Mark A J Morgan
In 2004, as an attempt to improve and measure the quality of primary care and as part of a new contract with general practitioners, the United Kingdom government introduced a voluntary pay for performance scheme for general practices called the ‘Quality and Outcomes Framework’ (QOF). This provided a potential extra 25% income for GPs and has now been almost universally adopted.
United Kingdom general practitioners
receive payment based on their
performance in multiple clinical
indicators. We set out to apply the same
indicators in an Australian general
practice to benchmark our performance
and to see how much work was
required to obtain the data.
Clinical indicators for the 2008–2009
UK Quality and Outcomes Framework
(QOF) cycle were examined and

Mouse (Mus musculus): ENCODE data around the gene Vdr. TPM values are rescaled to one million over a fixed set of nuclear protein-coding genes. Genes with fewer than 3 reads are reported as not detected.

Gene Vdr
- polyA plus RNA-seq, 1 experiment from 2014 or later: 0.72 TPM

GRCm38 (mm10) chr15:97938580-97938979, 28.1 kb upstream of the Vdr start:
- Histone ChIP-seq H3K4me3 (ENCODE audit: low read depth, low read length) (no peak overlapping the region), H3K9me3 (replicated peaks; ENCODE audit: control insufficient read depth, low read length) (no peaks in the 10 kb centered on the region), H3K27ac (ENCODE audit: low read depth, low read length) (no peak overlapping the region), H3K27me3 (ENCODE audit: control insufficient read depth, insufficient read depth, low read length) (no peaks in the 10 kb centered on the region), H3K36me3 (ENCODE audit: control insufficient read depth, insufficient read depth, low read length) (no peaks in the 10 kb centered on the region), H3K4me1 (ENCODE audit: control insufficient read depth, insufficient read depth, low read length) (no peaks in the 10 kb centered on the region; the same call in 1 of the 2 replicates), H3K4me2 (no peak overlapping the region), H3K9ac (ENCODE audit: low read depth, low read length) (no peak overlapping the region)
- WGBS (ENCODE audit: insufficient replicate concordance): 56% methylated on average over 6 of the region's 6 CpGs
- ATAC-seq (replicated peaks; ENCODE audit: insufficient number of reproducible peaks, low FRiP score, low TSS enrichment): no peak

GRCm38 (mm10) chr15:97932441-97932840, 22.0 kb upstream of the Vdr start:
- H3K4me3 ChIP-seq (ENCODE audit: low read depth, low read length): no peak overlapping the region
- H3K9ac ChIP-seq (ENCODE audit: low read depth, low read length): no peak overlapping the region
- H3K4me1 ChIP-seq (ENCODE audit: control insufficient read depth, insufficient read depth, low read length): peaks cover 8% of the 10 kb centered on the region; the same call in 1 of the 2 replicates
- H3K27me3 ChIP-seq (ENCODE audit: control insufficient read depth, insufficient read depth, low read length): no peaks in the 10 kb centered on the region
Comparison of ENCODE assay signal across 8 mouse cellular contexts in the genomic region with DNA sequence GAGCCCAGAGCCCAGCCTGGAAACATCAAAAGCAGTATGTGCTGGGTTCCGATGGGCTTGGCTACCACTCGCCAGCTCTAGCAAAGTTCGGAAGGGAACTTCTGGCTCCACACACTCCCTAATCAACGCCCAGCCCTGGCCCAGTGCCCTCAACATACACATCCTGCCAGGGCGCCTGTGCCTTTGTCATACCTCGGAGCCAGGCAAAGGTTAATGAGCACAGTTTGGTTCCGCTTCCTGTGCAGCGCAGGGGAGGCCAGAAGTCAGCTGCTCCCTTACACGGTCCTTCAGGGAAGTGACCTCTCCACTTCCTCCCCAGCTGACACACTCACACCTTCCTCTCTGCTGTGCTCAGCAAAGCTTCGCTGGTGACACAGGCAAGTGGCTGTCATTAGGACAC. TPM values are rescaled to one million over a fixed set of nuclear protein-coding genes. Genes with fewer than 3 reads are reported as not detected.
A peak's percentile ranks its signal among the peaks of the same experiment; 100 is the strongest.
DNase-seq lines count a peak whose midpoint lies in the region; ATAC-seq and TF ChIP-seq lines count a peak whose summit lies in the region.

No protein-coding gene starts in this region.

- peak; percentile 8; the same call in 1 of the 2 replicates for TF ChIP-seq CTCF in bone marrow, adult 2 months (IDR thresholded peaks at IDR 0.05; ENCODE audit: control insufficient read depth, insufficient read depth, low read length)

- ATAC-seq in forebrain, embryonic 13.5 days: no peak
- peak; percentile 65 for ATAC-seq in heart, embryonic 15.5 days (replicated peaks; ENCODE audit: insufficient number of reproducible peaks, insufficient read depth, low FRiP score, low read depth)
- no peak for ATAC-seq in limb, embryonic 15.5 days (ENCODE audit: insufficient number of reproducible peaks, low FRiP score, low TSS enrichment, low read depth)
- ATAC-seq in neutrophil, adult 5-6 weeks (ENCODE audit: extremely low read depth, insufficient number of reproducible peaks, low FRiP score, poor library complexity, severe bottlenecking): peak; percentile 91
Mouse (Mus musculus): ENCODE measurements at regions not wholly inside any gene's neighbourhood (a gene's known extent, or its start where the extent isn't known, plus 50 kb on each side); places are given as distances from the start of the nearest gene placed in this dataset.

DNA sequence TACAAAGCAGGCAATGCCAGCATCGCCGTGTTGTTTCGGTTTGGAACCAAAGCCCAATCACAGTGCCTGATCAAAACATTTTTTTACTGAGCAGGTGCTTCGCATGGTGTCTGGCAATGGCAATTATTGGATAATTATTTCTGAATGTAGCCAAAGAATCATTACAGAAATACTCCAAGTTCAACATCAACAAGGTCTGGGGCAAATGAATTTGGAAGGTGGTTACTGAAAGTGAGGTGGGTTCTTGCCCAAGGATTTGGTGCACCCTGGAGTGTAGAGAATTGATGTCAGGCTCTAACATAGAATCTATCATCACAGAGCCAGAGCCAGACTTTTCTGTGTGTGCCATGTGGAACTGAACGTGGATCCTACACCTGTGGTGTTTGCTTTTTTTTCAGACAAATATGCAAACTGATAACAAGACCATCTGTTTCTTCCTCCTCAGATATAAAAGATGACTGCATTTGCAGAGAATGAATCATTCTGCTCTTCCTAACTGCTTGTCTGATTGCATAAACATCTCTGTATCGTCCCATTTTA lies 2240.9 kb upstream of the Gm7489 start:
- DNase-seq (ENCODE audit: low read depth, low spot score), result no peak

achievement levels measured in a large
rural Australian general practice, mainly
by computer searching of the clinical
Outcome measures were obtainable for
79 out of 80 indicators. Manual perusal
of computer records was required for
16 indicators. Data collection takes
approximately 130 hours. The Australian
general practice achieved 66% of
available pay for performance points
compared to the UK average of 97%.
United Kingdom QOF clinical data is
obtainable relatively easily in a well
computerised Australian rural general
practice. The exercise identified
significant areas in which clinical
performance could be improved.
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